Ah, ’tis nearly Valentine’s day! Blink, and you might miss it. Seem like only yesterday that all the Christmas decorations were up(*) but the local stores are already awash with chocolate Easter eggs. I am constantly amused how you can check the time of the year by the range of sweets and goodies on offer at the till.
Now, I could have made some form of heart-shaped biscuits or chocolates, or a red cupcake, but that would be (1) predictable, and (2) against the spirit of blogging more savoury dishes. Not to miss out on the luuuurve that is in the air at this time of year, I’ve produced something that is perfect for a romantic dinner with that special someone, and also keeps the red theme going. Just be sure that the relevant special someone likes beetroot.
This really is just a simple risotto, but chopped beetroot goes in with the first ladle of stock to make sure the colour is a vibrant dark magenta, and a few tweaks at the end of the cooking process to play on the flavour and colour of the beetroot.
The key thing is to use fresh beetroot, rather than the stuff that comes preserved in vinegar. I feel that it’s almost too obvious to point out, but something that has been sitting in acid for weeks and weeks is not going to be your best friend in a risotto. I appreciate that I am not speaking from experience here, and by all means give it a bash if you think that it would work, but it strikes me as a flavour combination I could happily miss. And really – who serves their beloved a plate of vinegar? But…that being said…a slight sharpness does work with beetroot, so I actually add a teaspoon of balsamic vinegar at the end, just to add the tiniest hint of sharpness. Just a touch though!
But let’s face it, the reason for making this is just the fantastic colour. It looks utterly stunning, and quite amazing to think this is completely natural. When I add the beetroot, I chop into a combination of larger and smaller pieces, so that you can still see the darker beetroot (which ends up looking like the dish is studded with garnets) next to the vibrant red rice. If you prefer, grate the beetroot – you’ll get more colour, but you’ll also have pink juice everywhere. Up to you…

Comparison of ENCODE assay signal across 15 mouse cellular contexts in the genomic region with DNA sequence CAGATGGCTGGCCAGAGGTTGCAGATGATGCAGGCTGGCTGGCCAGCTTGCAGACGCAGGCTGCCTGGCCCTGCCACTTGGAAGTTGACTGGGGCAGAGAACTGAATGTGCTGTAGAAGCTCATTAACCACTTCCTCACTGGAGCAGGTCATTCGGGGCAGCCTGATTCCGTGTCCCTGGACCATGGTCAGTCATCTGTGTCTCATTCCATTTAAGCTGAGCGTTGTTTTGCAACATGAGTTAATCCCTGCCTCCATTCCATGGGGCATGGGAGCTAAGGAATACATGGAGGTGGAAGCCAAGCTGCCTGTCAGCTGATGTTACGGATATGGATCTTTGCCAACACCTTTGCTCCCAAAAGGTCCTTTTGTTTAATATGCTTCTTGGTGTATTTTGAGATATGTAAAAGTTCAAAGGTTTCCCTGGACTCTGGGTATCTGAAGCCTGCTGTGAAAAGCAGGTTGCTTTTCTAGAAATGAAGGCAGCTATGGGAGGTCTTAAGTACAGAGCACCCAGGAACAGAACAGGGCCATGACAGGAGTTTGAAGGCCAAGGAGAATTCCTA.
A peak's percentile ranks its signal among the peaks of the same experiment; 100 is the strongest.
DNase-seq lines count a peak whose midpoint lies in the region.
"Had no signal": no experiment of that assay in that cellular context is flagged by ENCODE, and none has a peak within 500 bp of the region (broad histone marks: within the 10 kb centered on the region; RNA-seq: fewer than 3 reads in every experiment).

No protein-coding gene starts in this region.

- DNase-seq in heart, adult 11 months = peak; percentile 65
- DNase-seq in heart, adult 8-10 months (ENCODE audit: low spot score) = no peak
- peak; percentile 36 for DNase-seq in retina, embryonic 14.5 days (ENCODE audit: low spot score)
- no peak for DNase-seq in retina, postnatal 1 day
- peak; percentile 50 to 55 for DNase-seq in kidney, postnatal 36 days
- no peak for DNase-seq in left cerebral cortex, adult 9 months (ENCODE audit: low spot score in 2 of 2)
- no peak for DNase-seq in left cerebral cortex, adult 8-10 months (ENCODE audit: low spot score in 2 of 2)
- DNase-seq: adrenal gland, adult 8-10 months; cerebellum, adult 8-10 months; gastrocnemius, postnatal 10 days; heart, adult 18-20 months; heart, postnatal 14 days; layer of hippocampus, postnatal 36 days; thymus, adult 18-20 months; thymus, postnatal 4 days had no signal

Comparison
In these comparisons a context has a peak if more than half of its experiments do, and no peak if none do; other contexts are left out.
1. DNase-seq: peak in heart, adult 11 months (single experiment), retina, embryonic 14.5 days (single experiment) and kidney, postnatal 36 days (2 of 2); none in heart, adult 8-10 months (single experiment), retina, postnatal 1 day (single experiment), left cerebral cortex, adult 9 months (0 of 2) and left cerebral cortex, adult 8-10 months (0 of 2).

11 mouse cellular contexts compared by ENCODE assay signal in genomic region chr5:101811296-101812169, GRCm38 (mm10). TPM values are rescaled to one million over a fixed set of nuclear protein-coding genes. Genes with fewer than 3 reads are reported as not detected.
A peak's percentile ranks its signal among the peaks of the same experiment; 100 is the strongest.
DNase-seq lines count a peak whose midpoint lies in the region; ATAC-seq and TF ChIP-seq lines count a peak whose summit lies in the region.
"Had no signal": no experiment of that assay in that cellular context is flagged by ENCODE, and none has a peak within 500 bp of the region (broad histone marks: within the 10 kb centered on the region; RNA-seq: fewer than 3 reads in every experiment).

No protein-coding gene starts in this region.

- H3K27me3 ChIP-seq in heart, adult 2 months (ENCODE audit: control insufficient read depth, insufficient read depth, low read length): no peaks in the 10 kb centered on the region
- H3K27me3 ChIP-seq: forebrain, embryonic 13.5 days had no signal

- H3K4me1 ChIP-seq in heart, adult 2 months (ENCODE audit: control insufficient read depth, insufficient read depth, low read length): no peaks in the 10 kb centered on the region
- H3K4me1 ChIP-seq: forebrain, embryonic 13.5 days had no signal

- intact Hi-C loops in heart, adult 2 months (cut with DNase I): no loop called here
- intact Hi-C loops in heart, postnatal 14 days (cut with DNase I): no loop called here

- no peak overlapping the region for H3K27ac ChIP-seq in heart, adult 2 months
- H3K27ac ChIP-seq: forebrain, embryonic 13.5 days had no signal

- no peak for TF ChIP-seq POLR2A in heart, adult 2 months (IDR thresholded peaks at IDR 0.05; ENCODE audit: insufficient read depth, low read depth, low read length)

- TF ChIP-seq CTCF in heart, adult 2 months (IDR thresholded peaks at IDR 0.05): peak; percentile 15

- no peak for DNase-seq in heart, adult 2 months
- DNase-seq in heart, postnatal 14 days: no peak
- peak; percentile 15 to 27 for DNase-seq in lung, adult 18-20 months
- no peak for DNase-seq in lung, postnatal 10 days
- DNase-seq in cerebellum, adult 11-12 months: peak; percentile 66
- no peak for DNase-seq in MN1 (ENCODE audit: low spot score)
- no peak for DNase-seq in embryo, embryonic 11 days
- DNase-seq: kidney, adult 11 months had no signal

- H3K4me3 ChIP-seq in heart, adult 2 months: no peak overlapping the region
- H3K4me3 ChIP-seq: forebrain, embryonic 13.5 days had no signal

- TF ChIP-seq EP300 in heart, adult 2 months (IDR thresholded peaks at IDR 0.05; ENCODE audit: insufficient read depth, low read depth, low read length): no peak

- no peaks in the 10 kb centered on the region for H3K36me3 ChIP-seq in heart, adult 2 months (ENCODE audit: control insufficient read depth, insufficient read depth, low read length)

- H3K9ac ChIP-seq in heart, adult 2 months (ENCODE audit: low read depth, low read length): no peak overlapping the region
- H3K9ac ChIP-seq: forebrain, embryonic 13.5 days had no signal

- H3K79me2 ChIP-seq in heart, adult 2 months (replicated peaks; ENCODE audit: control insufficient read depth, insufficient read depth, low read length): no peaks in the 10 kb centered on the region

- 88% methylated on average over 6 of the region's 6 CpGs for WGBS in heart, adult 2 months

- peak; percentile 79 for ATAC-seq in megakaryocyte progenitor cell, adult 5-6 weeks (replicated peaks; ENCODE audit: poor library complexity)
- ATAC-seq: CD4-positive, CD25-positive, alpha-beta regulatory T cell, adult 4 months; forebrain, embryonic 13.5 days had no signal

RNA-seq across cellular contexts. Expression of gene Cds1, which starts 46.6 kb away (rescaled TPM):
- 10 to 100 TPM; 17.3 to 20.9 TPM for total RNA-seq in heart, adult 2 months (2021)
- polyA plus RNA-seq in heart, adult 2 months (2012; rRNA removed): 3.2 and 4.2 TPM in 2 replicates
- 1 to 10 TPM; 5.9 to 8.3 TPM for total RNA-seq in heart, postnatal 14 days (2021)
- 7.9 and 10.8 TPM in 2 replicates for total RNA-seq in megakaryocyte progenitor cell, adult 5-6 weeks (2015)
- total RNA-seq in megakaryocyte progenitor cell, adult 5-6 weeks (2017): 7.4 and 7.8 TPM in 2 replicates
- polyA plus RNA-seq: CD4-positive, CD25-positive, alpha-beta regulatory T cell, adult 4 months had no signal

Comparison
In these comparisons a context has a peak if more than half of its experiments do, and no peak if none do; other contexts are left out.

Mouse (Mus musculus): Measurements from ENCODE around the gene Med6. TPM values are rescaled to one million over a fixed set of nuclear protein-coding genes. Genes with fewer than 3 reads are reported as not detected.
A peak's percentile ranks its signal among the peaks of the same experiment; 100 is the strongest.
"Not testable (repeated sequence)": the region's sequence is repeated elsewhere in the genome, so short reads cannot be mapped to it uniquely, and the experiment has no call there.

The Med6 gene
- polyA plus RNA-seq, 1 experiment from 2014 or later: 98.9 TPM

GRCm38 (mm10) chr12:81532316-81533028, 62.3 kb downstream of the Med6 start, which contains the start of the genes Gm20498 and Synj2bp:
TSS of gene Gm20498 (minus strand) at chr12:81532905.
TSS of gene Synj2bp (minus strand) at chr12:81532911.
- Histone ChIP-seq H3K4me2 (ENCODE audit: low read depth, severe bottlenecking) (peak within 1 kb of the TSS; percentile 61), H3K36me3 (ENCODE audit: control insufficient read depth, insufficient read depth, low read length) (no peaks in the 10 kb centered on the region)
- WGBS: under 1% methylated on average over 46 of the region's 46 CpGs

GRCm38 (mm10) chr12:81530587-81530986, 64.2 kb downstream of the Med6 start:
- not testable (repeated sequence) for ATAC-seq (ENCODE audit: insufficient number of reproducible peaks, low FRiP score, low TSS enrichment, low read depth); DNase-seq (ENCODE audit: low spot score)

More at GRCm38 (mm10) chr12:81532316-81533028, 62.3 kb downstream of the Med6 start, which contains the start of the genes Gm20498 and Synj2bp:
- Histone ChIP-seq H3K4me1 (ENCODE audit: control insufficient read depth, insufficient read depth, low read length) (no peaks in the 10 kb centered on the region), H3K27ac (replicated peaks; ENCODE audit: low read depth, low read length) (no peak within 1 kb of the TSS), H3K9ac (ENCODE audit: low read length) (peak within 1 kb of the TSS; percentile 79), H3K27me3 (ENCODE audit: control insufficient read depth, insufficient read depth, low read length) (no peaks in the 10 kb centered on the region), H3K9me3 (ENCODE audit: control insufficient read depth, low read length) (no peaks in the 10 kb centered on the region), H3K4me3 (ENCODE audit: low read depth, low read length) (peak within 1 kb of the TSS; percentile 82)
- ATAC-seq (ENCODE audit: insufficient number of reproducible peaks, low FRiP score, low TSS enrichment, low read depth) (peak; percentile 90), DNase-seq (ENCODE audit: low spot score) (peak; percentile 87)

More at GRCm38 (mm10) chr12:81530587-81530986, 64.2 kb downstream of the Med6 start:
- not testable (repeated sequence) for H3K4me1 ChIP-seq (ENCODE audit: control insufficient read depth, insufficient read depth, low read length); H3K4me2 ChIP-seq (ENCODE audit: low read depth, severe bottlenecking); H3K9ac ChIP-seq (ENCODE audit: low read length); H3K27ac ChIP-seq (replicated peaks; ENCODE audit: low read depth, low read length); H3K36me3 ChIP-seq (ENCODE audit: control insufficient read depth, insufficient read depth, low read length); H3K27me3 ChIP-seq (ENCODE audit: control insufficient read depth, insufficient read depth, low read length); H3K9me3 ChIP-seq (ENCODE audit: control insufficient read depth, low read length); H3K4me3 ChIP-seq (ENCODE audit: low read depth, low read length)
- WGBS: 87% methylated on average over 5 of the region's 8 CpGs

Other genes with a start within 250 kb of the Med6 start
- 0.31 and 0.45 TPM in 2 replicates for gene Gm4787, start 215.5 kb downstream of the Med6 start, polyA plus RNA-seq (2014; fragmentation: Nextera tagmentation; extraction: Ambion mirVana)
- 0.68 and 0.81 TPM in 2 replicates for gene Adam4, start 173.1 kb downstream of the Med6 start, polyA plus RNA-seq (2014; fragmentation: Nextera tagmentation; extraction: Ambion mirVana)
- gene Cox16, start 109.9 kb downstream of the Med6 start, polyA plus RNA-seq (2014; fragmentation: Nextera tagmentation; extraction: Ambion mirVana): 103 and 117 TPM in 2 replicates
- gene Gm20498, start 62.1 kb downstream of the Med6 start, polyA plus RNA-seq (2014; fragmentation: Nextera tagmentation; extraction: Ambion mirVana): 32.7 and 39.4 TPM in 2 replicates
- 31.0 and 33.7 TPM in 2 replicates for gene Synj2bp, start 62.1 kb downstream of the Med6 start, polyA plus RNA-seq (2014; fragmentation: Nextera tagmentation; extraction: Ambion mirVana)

To top this, I add a light sprinkling of Parmesan cheese (not too much, don’t hid the colour), plus some toasted pumpkin seeds and a little chopped chives. Their green colours contrast with the redness, and the flavours play well with the beetroot. However, toasted pine nuts and/or a light sprinkling of fresh dill would also work well.
(*) In fact, a certain house down our street seems to be stuck on 24 December, with the plastic tree still in the window…I’ve checked, and there are people alive in there, so not to worry.
To serve 4 (or 2, with lots left over):
• 25g butter
• 2 tablespoon olive oil
• 1 onion, finely chopped
• 1 clove garlic, finely chopped
• 250g arborio rice
• 1 glass dry white wine
• 1/4 teaspoon black pepper
• 1 litre vegetable stock
• 300g beetroot, boiled, peeled and finely chopped or grated
• 50g Parmesan cheese
• 1 teaspoon balsamic vinegar
• 2 tablespoons cream
Warm the butter and olive oil in a pan. Add the onion and fry gently over a low heat until translucent. Add the garlic and cook for another minute.
Add the rice and fry for 2 minutes, stirring all the time. Add the wine, and cook until most of the liquid has evaporated and the rice seems “oily”. Tip in the beetroot and black pepper, and add the stock, one ladle at a time, stirring well after each addition. Add more when the previous addition has almost evaporated. The rice will start as light pink, but will change to a deep reddish-pink towards the end.
Once all the stock has been added, cook the risotto to the desired consistency (some like it runny, some like it thick). Add the Parmesan cheese, stir well, and remove from the heat. Stir in the cream and balsamic vinegar and allow to sit for two minutes with the pot covered.
Serve with a generous sprinkling of grated Parmesan and a scattering of toasted pine nuts or pumpkin seeds, and a scattering of chopped chives or dill.
Worth making? I love risotto anyway, but this one looks stunning on the plate and has a fabulous flavour. The beetroot and dill make it a little more unusual, but I think this is a great combination.